At wing-back, Fankaty Dabo currently has something of a free run on the right due to speculation linking Todd Kane to a move away from the club. On the left, Tayo Adaramola has probably arrived a little too late to be in contention to start ahead of Jake Bidwell.
The attacking set-up for this game is likely to be a 3-4-1-2, with Matt Godden partnering Viktor Gyokeres in attack, with Callum O’Hare operating just behind the front two. The only place in the team that looks up for grabs is Gustavo Hamer’s midfield partner, with Jamie Allen seeming to have had the edge in pre-season team selections over Ben Sheaf.
Last Time We Met
It was the win that effectively secured the League One title for Coventry City, in their last ‘home’ game at St Andrew’s in front of fans. The Sky Blues were of to a great start against Sunderland, with Jamie Allen sliding Matt Godden through in the second minute of the game for the lead. There were further chances soon after, but Sunderland eventually got into the game and forced Marko Marosi into excellent saves in order to maintain the Sky Blues’ lead.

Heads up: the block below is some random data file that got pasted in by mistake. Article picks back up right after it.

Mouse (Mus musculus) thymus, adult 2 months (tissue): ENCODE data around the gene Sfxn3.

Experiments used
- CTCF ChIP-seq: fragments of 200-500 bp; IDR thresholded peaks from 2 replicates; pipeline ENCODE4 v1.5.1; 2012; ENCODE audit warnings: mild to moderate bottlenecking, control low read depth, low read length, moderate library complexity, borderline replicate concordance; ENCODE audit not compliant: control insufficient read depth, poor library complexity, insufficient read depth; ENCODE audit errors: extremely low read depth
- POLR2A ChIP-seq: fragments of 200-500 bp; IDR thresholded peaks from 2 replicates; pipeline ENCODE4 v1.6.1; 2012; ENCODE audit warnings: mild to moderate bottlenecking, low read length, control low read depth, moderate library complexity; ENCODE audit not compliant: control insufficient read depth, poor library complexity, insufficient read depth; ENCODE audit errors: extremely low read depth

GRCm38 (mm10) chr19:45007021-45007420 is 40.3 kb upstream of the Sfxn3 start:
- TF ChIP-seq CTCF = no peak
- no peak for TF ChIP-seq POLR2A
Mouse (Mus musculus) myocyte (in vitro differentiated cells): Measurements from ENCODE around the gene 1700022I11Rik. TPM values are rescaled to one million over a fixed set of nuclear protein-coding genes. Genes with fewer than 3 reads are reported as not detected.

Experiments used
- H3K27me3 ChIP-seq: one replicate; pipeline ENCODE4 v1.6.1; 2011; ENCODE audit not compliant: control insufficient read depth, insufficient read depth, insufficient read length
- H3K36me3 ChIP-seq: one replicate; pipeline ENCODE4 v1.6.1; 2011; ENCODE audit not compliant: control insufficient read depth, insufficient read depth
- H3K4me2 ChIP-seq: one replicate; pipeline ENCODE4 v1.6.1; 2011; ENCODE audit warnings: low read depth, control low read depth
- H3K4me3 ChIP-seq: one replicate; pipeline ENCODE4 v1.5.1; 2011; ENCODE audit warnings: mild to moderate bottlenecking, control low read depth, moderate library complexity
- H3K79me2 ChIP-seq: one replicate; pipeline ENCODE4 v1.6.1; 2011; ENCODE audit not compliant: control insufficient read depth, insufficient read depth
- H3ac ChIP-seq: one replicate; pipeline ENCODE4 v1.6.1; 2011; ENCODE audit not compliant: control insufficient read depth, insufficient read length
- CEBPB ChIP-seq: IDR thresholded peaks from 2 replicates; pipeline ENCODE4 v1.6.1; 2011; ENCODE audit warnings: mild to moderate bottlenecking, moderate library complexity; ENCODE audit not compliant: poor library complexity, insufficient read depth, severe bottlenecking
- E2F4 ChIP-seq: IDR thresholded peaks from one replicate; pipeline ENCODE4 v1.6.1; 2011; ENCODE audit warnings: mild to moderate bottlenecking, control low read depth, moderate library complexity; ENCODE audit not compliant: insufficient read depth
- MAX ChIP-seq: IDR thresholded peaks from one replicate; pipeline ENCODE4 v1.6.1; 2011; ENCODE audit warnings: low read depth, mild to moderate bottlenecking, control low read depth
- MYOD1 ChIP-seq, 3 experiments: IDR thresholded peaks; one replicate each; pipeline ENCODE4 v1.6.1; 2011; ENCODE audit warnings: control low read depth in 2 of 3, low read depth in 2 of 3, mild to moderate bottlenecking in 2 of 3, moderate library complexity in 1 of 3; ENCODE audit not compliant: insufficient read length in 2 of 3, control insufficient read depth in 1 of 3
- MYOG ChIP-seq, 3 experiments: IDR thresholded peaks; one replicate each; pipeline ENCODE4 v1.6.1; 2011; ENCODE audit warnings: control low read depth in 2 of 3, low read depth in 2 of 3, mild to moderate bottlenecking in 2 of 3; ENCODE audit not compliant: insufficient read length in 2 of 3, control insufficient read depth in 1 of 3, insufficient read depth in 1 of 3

After riding that storm out, Coventry City regained their control of proceedings for much of the second-half. Hearts were in mouths, however, as a deflected Max Power strike looked to have drawn Sunderland level with 15 minutes to go. Fortunately, the referee spotted an egregiously offside Luke O’Nien, killing off any hope of a Black Cats comeback. As the final whistle blew, it was apparent that nothing was going to stop this Sky Blues side from claiming the League One title.
The Manager – Alex Neil
The Scot will go down as the man who saved Sunderland from themselves last January. Getting the job after it was reportedly turned down by the popular TV pundit, Roy Keane, Alex Neil demonstrated just how much of an impact a competent and smart manager can have at a football club. Focusing on organisation, effort and a sterner mentality, Neil’s Sunderland rarely excited in their run to League One promotion, via the play-offs, last year, but have lost just one game since he took charge.